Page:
Study: Half of Iranian public would support nuclear deal on terms
A recent survey found 49 percent of Iranians would strongly or somewhat favor their government making a deal on Iran’s nuclear program, but the majority of those surveyed found some demands unacceptable.
The study was conducted by this university’s Center for International and Security Studies at Maryland and the University of Tehran.
Researchers interviewed a random sample of 1,037 Iranians in a telephone poll, said Nancy Gallagher, associate research director at CISSM.
The support Iranians displayed for their nuclear program was nearly unanimous at 94 percent. About 79 percent of Iranians said they were open to negotiating an agreement in which Iran couldn’t produce nuclear weapons, 62 percent were open to more international inspections and 57 percent would consider limiting their level of uranium enrichment.
However, respondents displayed some hesitation toward more extreme measures.
“There’s distrust for the U.S., and trust correlates with willingness,” Gallagher said. “There’s a level of skepticism on whether the U.S. would lift sanctions. The U.S. has a real problem scaling back its demands enough that President [Hassan] Rouhani could get public support for.”
The key findings in the survey showed Iranians are not interested in dismantling half their centrifuges or accepting limits on their nuclear research, Gallagher said. More than 70 percent of the response viewed demands for Iran to dismantle its centrifuges as unacceptable, and 75 percent found demands on limiting its nuclear research unacceptable.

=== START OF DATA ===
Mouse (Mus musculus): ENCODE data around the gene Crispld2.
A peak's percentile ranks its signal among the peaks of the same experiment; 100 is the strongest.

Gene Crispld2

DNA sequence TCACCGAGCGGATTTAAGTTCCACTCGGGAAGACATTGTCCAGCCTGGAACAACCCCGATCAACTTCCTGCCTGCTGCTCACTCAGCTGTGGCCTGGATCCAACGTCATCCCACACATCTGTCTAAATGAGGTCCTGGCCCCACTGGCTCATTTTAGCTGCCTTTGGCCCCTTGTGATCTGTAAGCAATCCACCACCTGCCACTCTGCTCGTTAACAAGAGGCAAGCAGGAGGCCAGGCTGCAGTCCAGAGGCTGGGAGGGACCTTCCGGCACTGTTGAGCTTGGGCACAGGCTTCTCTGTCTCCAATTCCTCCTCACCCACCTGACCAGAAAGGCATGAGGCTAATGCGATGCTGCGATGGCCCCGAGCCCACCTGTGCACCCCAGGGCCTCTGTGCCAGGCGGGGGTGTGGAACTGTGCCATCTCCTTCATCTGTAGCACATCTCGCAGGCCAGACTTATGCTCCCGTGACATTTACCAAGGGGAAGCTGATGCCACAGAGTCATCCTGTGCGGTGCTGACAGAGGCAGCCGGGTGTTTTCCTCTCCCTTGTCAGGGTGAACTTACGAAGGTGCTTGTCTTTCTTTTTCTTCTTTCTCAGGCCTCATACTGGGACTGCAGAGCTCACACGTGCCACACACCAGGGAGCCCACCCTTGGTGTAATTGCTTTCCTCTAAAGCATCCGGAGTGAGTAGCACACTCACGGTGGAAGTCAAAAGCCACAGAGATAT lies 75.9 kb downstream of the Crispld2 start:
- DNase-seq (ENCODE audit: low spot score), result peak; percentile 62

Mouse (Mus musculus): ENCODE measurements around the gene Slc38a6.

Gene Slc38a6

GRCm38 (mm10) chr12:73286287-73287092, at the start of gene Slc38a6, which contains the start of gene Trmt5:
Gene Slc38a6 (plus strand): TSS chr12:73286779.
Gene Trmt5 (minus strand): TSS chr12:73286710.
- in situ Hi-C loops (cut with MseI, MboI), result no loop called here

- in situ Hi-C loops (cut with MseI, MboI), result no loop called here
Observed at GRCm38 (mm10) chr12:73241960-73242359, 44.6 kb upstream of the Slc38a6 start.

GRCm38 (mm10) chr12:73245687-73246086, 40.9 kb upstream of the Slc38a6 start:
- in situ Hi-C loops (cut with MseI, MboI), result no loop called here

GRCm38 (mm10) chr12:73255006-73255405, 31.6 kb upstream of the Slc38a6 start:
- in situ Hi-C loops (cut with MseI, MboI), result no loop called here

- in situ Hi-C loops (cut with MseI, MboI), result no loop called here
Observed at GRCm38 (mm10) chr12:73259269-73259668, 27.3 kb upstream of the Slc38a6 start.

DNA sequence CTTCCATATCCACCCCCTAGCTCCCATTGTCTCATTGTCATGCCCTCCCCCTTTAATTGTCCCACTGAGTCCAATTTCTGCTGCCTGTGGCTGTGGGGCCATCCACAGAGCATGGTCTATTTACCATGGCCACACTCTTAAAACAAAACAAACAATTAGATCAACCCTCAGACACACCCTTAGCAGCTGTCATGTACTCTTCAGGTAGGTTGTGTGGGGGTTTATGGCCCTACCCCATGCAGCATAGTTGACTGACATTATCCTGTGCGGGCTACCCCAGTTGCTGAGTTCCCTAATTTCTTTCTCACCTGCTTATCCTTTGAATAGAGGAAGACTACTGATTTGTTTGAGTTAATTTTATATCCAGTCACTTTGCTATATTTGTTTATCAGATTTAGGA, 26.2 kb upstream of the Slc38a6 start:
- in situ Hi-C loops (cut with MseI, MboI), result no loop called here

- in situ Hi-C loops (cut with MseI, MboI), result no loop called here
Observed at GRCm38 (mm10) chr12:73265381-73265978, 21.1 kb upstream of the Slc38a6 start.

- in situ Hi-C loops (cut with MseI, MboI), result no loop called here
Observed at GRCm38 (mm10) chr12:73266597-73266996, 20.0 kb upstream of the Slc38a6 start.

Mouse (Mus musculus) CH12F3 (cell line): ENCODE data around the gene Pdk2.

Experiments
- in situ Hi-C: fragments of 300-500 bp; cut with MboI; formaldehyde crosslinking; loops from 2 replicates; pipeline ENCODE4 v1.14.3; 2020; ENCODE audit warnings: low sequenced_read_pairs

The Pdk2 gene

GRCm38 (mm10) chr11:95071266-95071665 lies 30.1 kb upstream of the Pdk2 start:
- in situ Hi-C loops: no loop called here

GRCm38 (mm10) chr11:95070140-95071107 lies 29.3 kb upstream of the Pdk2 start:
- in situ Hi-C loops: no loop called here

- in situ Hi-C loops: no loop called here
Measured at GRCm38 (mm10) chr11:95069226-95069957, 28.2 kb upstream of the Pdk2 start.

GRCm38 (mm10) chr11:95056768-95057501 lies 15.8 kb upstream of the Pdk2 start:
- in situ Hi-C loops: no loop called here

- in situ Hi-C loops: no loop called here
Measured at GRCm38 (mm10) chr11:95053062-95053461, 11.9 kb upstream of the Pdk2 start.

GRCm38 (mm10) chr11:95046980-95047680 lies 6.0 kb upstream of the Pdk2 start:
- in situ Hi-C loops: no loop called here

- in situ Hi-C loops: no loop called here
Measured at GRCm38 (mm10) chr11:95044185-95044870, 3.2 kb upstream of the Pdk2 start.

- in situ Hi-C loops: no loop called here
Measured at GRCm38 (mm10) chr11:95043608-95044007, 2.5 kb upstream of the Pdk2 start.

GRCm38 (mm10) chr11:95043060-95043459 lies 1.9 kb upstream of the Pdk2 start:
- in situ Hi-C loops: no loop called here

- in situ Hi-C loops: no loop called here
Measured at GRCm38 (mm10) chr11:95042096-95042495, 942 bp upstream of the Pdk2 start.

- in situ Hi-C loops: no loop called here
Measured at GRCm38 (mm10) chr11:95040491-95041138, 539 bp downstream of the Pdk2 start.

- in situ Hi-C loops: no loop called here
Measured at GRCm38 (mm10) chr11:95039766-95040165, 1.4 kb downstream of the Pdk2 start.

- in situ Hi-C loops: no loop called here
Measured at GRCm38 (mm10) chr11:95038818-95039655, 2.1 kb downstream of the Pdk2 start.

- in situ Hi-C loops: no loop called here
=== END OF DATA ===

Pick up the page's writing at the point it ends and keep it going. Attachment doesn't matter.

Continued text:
Clay Ramsay, Program on International Policy Attitudes research director and CISSM fellow, said the most surprising thing about the study is that the majority of Iranians are still willing to support confidence-building measures, which include exchanging more access with United States journalists.
“It’s surprising that it hasn’t eroded after years of high tension,” Ramsay said.
Senior analyst at the University of Tehran’s Center for Public Opinion Research Ebrahim Mohseni, who helped develop the poll, has been studying Iranian public opinion since 2006.
“The most significant revelation of all of these studies, including the most recent study, is that reliance on coercion to make Iranians more accommodating has been counter-effective,” Mohseni wrote in an email from Tehran.
In the case of Iran, Mohseni wrote, sanctions only have raised the salience of the nuclear program among the public and have increased the number of Iranians who don’t have favorable views of the U.S., Western European countries and the U.N.
What’s interesting, Mohseni wrote, was how well-informed the Iranian public has become on its country’s nuclear program.
“Sixty-two percent of Iranians have at least some knowledge of the Nuclear Non-Proliferation Treaty,” Mohseni wrote. “This is a very high number, considering only 26 percent of Americans do, who are significantly more educated than Iranians.”
Iranians are suspicious at different levels, Mohseni explained. One is that they haven’t been convinced that the U.S. sanctions against Iran are solely because of U.S. concerns with Iran’s nuclear program. Iranians also expressed skepticism that the U.S. would become more accommodating in other areas of contention if Iran were to give concessions in the nuclear area, Mohseni added.
“Iranians are increasingly becoming doubtful whether they should reward the U.S. for its hostility toward Iran and are worried about its ramifications,” Mohseni wrote.